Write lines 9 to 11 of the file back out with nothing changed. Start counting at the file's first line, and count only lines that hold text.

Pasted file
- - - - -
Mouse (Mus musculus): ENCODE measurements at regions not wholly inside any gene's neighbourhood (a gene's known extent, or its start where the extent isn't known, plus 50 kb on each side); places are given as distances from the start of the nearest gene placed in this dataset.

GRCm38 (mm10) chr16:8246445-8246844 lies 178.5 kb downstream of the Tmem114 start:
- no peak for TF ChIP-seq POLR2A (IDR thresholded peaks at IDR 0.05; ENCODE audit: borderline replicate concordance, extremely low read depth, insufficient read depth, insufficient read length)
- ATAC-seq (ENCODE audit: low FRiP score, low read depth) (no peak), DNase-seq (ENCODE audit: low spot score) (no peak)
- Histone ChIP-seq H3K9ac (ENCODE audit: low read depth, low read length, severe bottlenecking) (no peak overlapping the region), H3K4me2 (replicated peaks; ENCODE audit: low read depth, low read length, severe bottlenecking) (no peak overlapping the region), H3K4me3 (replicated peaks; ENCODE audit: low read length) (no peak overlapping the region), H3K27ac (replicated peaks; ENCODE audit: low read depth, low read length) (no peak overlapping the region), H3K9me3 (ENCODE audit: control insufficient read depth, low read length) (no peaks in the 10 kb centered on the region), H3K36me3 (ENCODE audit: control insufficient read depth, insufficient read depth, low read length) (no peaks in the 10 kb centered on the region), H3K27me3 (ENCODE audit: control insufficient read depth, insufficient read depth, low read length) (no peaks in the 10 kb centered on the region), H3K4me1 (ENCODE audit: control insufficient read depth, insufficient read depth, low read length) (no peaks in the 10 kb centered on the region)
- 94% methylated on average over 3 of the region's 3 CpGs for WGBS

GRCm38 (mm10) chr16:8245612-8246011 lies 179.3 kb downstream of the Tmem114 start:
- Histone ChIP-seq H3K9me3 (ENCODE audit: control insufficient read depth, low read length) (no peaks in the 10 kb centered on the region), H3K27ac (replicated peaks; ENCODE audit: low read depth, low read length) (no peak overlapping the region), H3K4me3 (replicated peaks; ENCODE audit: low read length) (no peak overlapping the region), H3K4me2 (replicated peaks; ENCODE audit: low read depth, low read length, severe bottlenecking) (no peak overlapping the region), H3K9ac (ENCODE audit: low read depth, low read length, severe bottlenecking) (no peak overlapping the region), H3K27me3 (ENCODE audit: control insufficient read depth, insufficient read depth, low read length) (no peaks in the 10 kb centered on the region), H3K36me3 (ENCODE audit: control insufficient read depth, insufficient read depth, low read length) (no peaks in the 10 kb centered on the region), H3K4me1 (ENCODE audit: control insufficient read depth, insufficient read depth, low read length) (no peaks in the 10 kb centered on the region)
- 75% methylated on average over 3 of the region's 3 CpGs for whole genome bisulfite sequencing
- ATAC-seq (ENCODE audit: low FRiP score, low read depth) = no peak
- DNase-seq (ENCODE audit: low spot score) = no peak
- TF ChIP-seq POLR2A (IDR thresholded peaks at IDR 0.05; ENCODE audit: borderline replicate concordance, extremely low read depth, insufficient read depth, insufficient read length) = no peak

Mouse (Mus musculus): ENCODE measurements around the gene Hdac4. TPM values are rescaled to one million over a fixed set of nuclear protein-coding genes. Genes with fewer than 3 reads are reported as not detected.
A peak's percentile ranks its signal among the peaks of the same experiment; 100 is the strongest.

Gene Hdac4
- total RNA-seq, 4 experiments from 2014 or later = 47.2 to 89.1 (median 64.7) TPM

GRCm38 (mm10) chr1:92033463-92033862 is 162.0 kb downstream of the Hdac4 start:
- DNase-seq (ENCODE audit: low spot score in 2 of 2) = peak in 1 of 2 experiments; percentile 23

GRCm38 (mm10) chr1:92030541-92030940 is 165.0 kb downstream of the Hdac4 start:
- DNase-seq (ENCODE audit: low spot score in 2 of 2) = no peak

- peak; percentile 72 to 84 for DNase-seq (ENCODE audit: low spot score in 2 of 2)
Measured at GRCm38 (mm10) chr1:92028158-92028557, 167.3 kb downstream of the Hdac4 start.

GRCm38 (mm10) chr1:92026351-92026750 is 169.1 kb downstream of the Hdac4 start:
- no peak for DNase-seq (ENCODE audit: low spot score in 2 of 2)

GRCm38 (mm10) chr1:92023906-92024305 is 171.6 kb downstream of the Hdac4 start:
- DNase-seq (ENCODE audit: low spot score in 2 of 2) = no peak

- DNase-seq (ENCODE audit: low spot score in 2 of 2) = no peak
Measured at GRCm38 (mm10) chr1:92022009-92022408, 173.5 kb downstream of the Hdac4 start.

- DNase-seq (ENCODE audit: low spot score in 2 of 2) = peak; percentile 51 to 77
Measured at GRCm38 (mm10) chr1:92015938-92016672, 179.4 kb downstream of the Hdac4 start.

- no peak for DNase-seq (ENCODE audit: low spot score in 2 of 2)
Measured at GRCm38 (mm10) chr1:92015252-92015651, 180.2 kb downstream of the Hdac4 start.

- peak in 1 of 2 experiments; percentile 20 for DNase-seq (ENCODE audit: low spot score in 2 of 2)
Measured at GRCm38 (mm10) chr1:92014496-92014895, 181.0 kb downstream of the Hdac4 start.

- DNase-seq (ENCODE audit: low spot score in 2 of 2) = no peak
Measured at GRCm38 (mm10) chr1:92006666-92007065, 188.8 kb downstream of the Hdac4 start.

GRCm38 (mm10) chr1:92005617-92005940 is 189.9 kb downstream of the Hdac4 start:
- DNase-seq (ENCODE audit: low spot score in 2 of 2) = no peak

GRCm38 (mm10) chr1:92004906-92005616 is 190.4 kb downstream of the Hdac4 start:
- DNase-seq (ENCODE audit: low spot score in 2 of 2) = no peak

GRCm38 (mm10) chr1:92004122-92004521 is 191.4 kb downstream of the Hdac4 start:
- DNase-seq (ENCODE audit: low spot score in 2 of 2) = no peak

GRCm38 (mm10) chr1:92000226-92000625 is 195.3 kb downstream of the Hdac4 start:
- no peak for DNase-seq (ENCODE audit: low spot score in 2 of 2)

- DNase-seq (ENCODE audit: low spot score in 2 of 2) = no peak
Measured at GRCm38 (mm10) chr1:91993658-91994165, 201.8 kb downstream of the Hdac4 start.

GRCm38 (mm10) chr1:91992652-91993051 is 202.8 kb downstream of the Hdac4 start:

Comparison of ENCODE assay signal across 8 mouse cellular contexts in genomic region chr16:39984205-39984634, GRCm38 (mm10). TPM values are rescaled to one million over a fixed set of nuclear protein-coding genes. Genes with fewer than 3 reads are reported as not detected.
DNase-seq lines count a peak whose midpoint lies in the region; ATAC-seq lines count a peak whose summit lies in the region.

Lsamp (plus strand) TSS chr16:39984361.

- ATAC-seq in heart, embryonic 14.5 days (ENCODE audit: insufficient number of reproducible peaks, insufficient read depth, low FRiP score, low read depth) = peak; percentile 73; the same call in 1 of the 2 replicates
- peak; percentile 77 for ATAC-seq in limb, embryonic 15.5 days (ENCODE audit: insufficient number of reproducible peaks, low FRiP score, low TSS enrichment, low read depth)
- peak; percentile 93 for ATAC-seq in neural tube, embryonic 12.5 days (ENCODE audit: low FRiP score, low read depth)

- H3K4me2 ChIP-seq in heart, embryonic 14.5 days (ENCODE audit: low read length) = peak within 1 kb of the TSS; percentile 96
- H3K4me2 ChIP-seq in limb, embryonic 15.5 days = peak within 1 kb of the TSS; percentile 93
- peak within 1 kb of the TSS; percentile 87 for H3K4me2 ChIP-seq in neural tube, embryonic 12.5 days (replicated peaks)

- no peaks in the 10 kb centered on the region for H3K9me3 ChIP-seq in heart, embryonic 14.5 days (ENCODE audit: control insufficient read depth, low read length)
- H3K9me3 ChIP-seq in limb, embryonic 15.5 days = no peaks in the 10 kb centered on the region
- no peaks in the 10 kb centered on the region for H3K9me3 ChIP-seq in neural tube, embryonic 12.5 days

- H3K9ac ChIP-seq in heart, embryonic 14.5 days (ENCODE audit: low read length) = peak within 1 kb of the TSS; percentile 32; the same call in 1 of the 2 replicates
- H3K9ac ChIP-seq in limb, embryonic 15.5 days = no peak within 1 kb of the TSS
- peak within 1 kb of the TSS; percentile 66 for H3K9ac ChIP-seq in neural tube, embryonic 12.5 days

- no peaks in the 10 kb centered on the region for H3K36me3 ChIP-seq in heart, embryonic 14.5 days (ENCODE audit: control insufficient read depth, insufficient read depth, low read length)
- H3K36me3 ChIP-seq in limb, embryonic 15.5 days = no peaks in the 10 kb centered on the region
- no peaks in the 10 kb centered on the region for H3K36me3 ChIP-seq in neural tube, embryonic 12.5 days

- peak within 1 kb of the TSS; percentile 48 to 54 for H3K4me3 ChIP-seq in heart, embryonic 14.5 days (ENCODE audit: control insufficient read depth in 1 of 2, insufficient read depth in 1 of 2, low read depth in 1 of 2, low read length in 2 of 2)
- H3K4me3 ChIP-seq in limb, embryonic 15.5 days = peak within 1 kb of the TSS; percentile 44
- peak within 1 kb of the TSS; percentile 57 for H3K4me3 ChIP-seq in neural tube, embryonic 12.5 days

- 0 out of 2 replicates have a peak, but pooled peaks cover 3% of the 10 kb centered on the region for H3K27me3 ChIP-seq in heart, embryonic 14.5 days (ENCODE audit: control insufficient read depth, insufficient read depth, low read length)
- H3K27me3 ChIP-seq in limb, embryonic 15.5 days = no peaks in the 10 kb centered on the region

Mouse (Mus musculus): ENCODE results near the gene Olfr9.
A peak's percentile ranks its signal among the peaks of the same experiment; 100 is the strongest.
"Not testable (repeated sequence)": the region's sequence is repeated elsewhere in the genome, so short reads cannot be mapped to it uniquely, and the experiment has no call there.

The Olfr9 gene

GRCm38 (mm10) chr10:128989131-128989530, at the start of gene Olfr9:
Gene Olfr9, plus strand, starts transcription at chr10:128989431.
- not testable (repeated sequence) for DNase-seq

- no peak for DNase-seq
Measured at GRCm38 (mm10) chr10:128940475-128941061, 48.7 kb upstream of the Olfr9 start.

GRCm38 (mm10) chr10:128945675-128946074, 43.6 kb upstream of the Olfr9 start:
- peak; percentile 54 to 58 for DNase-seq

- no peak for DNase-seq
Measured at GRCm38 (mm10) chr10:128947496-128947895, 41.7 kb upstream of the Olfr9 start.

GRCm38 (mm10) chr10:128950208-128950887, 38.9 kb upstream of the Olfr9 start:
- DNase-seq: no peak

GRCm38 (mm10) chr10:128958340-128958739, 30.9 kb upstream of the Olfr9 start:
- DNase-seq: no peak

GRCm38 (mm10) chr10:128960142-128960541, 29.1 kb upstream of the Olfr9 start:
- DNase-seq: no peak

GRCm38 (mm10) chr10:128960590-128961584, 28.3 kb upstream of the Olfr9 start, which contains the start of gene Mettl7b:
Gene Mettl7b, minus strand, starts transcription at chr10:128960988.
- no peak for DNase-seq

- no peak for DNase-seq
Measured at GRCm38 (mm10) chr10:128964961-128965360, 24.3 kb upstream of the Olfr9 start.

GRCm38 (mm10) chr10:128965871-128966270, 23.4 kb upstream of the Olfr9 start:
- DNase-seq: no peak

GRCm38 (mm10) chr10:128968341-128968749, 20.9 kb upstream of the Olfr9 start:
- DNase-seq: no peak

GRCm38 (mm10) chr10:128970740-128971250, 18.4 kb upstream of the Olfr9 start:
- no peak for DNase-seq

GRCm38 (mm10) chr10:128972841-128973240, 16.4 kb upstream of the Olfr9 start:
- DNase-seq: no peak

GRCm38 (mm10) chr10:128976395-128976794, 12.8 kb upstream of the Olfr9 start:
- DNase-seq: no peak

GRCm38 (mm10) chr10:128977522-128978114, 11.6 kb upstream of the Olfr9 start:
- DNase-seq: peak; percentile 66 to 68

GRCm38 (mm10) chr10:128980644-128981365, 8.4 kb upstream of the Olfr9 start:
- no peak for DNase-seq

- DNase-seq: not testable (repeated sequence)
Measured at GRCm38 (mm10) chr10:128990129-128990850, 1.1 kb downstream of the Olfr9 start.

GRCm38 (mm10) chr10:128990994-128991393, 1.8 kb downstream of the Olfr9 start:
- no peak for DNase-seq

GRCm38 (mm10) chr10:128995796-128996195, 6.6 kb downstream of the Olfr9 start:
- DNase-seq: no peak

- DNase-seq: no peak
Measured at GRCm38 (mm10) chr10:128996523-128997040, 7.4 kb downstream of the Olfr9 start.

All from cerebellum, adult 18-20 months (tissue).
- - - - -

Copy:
- 75% methylated on average over 3 of the region's 3 CpGs for whole genome bisulfite sequencing
- ATAC-seq (ENCODE audit: low FRiP score, low read depth) = no peak
- DNase-seq (ENCODE audit: low spot score) = no peak